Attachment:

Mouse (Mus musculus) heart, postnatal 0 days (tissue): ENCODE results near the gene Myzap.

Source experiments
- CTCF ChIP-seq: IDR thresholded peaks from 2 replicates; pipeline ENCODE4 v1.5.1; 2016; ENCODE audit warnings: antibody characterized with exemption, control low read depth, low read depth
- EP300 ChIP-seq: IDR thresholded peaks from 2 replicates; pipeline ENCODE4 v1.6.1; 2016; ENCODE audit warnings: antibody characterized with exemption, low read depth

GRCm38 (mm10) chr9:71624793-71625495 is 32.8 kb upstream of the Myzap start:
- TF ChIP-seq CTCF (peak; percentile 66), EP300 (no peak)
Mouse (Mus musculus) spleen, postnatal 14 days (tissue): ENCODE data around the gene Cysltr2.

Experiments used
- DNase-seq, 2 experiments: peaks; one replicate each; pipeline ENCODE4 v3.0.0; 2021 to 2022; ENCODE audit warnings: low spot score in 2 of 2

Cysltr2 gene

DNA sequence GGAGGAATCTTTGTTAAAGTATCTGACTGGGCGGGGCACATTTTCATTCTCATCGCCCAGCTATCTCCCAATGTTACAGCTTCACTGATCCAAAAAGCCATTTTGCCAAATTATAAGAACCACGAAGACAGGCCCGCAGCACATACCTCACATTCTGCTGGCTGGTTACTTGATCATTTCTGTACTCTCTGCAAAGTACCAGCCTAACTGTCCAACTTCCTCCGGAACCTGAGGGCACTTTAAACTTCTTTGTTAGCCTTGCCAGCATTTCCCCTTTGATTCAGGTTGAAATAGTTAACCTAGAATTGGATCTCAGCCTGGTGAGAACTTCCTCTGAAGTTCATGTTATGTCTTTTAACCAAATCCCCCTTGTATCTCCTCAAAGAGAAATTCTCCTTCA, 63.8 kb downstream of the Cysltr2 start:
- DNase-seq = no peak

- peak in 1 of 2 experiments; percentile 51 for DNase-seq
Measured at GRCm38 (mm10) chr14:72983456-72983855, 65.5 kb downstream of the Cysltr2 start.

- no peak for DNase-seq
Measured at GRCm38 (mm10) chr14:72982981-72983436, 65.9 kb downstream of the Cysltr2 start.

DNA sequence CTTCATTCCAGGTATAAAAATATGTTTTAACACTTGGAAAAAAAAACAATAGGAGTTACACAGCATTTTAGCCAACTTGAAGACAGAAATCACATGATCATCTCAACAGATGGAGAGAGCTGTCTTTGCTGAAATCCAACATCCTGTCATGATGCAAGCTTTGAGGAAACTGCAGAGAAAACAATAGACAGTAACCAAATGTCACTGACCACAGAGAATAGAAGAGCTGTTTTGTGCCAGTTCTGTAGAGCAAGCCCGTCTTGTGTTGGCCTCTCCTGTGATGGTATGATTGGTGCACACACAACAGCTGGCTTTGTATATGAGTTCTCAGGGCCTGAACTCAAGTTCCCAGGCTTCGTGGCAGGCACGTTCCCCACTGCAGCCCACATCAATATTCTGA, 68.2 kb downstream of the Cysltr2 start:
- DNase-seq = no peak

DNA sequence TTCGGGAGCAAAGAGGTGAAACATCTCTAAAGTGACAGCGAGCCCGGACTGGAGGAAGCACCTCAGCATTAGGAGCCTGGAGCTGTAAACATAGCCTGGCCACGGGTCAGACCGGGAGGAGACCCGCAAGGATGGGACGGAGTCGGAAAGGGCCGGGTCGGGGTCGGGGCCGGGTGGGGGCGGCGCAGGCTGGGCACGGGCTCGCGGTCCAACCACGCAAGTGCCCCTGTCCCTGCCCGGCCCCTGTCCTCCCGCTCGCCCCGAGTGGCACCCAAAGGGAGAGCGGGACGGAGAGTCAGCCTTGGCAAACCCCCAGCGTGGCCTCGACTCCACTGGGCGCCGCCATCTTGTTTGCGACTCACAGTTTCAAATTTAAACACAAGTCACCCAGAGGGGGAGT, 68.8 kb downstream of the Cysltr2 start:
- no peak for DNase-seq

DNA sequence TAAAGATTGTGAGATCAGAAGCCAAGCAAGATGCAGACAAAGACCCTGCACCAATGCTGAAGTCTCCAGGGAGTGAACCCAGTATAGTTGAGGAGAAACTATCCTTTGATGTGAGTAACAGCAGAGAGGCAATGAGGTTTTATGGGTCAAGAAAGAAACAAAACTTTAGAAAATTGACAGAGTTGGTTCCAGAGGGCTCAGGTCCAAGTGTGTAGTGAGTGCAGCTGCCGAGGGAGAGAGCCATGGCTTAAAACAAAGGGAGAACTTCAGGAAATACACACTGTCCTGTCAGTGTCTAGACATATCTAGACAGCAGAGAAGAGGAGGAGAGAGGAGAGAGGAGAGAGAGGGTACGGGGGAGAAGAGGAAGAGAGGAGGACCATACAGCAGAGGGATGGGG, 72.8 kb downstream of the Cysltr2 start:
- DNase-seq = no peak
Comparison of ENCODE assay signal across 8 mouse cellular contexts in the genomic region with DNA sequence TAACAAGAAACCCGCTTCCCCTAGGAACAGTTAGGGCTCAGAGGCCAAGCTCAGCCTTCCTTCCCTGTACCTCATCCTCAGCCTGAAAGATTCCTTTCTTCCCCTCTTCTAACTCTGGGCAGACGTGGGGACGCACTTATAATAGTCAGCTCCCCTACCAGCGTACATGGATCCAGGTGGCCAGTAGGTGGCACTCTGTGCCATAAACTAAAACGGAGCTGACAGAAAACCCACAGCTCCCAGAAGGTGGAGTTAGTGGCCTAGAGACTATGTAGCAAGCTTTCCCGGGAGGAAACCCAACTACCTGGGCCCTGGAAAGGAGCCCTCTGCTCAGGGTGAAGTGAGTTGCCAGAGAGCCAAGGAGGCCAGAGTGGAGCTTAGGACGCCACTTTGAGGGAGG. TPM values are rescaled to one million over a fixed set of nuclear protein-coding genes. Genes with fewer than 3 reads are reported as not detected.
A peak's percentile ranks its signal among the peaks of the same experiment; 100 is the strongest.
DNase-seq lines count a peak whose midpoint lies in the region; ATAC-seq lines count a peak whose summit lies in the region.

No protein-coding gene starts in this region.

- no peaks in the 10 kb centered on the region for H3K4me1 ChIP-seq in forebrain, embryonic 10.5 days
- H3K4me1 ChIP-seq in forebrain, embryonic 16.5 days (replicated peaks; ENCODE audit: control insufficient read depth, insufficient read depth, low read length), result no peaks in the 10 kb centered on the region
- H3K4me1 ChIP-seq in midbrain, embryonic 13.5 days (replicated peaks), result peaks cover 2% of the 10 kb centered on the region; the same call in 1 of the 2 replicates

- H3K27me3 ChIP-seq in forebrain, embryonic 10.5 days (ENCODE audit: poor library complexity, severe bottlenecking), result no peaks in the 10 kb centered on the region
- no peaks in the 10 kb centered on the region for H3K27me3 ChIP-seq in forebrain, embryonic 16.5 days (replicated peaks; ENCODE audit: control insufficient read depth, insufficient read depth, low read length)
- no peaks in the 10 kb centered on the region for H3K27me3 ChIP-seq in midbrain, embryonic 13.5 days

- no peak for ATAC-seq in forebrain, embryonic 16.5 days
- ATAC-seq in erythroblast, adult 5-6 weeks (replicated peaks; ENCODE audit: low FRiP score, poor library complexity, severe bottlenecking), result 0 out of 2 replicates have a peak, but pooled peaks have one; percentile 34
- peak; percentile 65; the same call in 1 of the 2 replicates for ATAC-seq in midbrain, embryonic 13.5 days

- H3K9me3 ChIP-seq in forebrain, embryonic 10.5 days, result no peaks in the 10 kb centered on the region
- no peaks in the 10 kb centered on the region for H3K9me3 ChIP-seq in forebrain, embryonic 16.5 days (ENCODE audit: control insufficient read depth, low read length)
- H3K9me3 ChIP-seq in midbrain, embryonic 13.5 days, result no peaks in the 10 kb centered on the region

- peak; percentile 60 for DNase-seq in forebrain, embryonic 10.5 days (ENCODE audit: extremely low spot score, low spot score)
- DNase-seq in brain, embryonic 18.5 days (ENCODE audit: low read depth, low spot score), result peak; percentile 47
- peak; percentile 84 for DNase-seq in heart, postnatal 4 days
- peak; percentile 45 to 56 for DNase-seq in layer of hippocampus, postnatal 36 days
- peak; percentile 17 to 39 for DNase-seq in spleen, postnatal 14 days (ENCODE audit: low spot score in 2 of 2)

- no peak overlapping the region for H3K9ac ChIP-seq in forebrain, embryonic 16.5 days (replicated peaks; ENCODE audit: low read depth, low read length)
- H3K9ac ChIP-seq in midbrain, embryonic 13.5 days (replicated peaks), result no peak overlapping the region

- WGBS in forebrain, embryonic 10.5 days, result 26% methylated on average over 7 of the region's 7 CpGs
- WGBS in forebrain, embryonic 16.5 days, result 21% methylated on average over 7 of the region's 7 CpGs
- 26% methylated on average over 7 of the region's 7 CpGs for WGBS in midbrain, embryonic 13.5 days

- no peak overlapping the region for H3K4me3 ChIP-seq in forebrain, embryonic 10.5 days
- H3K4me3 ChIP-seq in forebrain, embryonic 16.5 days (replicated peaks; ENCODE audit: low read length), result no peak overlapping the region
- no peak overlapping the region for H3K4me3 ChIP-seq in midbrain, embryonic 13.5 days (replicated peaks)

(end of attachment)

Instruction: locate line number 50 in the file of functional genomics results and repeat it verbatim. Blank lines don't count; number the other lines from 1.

- H3K4me3 ChIP-seq in forebrain, embryonic 16.5 days (replicated peaks; ENCODE audit: low read length), result no peak overlapping the region